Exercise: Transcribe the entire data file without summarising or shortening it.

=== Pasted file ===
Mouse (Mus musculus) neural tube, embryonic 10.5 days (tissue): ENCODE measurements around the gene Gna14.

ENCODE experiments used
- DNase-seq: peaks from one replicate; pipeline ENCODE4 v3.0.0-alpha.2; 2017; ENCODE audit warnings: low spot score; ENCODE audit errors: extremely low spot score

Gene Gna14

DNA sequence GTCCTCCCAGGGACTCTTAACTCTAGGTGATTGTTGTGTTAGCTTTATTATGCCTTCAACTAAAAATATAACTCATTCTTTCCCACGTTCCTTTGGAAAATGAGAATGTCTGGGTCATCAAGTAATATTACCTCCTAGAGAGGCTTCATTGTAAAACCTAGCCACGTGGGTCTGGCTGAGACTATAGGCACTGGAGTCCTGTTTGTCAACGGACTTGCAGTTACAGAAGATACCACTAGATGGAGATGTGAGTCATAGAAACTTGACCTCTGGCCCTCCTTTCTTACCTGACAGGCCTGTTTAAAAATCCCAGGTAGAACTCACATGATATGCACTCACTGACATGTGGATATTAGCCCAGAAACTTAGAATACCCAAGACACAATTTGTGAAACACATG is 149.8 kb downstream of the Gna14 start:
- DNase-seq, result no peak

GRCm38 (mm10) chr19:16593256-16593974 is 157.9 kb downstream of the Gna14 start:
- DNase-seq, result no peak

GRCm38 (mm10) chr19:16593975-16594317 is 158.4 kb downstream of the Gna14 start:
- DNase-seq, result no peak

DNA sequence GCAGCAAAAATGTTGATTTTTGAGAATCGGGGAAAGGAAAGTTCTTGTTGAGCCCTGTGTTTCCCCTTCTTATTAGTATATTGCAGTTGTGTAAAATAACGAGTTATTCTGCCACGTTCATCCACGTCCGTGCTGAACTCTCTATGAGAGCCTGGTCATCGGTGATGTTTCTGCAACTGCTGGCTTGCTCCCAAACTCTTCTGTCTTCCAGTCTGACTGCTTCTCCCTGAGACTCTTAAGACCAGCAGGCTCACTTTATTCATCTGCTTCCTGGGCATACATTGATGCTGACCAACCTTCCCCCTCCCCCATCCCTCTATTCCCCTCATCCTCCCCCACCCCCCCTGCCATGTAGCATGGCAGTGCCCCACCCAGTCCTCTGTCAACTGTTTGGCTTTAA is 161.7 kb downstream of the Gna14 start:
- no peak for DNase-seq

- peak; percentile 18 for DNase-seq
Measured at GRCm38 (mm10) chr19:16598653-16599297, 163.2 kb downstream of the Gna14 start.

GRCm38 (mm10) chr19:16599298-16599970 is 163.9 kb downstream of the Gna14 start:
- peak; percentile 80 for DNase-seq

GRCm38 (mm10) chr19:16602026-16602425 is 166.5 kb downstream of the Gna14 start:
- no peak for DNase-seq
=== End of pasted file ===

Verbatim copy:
Mouse (Mus musculus) neural tube, embryonic 10.5 days (tissue): ENCODE measurements around the gene Gna14.

ENCODE experiments used
- DNase-seq: peaks from one replicate; pipeline ENCODE4 v3.0.0-alpha.2; 2017; ENCODE audit warnings: low spot score; ENCODE audit errors: extremely low spot score

Gene Gna14

DNA sequence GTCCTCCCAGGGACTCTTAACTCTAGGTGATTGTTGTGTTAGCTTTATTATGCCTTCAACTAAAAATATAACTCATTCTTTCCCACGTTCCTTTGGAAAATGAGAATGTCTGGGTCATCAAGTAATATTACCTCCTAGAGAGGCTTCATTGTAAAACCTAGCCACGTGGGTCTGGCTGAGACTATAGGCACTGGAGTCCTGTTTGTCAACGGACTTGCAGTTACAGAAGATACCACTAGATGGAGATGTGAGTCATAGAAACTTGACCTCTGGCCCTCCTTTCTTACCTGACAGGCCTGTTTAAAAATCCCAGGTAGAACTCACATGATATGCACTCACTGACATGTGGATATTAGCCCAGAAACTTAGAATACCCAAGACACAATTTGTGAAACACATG is 149.8 kb downstream of the Gna14 start:
- DNase-seq, result no peak

GRCm38 (mm10) chr19:16593256-16593974 is 157.9 kb downstream of the Gna14 start:
- DNase-seq, result no peak

GRCm38 (mm10) chr19:16593975-16594317 is 158.4 kb downstream of the Gna14 start:
- DNase-seq, result no peak

DNA sequence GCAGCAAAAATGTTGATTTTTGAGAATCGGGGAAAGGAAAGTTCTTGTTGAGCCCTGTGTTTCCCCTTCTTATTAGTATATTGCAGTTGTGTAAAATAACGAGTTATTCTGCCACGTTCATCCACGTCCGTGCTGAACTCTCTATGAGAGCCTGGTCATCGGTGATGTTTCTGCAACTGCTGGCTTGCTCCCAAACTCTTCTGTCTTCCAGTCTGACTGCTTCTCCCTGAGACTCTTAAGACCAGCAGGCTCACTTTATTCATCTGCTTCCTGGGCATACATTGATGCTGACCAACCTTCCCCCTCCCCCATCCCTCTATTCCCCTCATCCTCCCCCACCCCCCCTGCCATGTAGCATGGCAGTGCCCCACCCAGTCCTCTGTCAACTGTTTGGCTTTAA is 161.7 kb downstream of the Gna14 start:
- no peak for DNase-seq

- peak; percentile 18 for DNase-seq
Measured at GRCm38 (mm10) chr19:16598653-16599297, 163.2 kb downstream of the Gna14 start.

GRCm38 (mm10) chr19:16599298-16599970 is 163.9 kb downstream of the Gna14 start:
- peak; percentile 80 for DNase-seq

GRCm38 (mm10) chr19:16602026-16602425 is 166.5 kb downstream of the Gna14 start:
- no peak for DNase-seq